Can the world cope with the food insecurity crisis in 2021?

Credit: Miriam Gathigah / IPS.
  • Opinion by Esther Ngumbi
  • Inter Press Service

As a new year begins, I can’t help but think about what needs to be done to alleviate these disturbing trends?

First of all, we must continue to monitor the statistics of food insecurity. Real-time data to know where food insecurity is highest and the interventions most needed should continue to be collected by agencies such as the Food and Nutrition Service of the Department of Agriculture. United States, Feeding America, United Nations World Food Program.

Additionally, real-time data collection and the use of data intelligence to tackle food insecurity can be extended to the entire agricultural food chain – from production, distribution, processing, supply and consumption.

As an example, the Johns Hopkins Center for a Livable Future has a real-time mapping platform that shows the production, distribution, processing and consumption within Maryland’s food system through its Maryland Food System Map Project. Around the world, the United Nations World Food Program continues to track and monitor hunger and food insecurity in real time HungerMap.

Ultimately, this kind of data collected in real time should be used to identify gaps. In addition, the information obtained should be used to inform decision makers in country governments, nonprofit institutions, food banks and others responsible for designing programs and policies to address food insecurity in 2021. and beyond. In the long term, data obtained from real-time food insecurity mapping can be used to distribute food more equitably and reliably.

The accompanying data and the reality on the ground should be the continuation of the actions that have proved essential in 2020 in the efforts to fight against hunger. Throughout 2020, Feed America and many food banks and pantries have taken up the challenge of feeding ordinary people.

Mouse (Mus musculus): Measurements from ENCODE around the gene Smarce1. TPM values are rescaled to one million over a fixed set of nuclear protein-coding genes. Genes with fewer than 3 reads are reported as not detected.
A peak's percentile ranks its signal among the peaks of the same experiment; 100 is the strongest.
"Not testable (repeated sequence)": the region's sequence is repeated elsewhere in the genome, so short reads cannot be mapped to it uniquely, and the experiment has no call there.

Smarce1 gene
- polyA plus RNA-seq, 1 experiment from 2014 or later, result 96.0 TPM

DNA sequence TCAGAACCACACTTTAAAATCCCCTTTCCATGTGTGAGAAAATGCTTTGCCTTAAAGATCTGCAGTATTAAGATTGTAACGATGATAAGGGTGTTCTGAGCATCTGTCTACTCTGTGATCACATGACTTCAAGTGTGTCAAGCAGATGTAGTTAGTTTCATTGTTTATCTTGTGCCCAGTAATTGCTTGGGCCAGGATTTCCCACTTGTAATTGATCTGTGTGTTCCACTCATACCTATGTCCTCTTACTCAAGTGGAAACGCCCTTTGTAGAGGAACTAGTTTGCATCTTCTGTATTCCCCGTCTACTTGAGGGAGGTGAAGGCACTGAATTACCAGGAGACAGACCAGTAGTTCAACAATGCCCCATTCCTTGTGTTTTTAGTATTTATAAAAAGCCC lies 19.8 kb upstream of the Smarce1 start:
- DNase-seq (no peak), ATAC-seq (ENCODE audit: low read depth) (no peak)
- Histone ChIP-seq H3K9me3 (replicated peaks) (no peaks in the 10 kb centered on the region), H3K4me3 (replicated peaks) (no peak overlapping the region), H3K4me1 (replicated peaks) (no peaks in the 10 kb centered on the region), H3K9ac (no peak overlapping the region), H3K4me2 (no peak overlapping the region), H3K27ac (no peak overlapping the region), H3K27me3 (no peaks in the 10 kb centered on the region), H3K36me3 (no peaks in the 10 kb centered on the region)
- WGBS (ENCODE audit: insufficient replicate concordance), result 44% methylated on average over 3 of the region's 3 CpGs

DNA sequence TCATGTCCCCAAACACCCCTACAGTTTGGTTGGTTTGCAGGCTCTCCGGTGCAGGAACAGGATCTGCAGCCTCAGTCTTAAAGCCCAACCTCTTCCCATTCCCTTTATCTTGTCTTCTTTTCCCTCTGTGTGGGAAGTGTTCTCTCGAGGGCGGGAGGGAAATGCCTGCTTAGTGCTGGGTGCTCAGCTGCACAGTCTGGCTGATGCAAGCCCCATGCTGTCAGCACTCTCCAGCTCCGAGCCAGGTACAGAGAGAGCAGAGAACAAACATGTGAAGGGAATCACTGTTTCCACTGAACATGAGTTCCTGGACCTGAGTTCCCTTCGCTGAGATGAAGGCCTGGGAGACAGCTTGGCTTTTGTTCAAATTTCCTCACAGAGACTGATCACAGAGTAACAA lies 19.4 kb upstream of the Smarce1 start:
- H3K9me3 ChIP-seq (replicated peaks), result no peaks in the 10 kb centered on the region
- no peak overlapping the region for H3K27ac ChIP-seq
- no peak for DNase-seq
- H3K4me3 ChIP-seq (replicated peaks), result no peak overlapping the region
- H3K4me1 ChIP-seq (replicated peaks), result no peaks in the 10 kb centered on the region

It is important that they are restocked and that the people who work there are well enumerated. Food bank replenishment can be achieved through government funding and donations from businesses and individuals who are able to do so.

Among the strategies that proved to be important in 2020 were the home and community gardens. These gardens flourished for the better part of the year in many states, with many people venturing into plant their own gardens. In 2021 and beyond, citizens who want to garden in the spring should be encouraged and supported with resources and knowledge on how to successfully cultivate the crops they choose.

Fortunately, many states have Universities granting land as the University of Illinois at Urbana Champaign and Purdue University who can help through the Cooperative Extension Service. As such, universities should find ways to present useful and guiding knowledge in formats that are easily usable by citizens looking to start gardening.

Consistently, throughout the pandemic, many citizens relied on local food solutions and their local farmers and producers to meet their food needs. In 2021, ordinary people should continue to think locally whenever possible.

Of course, thinking locally when it comes to dealing with food insecurity is not always possible, especially with food deserts in many underfunded areas and with prices generally higher at farmers’ markets. .

Finally, there is room for more innovativesolutions such as food vending machines, food search and redistribution applications, and as such, we must continue to seek solutions from food security experts and ordinary people facing the challenge of food insecurity and highlight those who have an impact.

The fight against food insecurity will continue to require our all mobilization. Every action, every strategy counts.

Dr. Esther Ngumbi is an assistant professor at the University of Illinois at Urbana Champaign and a senior food safety researcher at the Aspen Institute, New Voices.

© Inter Press Service (2021) – All rights reservedOriginal source: Inter Press Service

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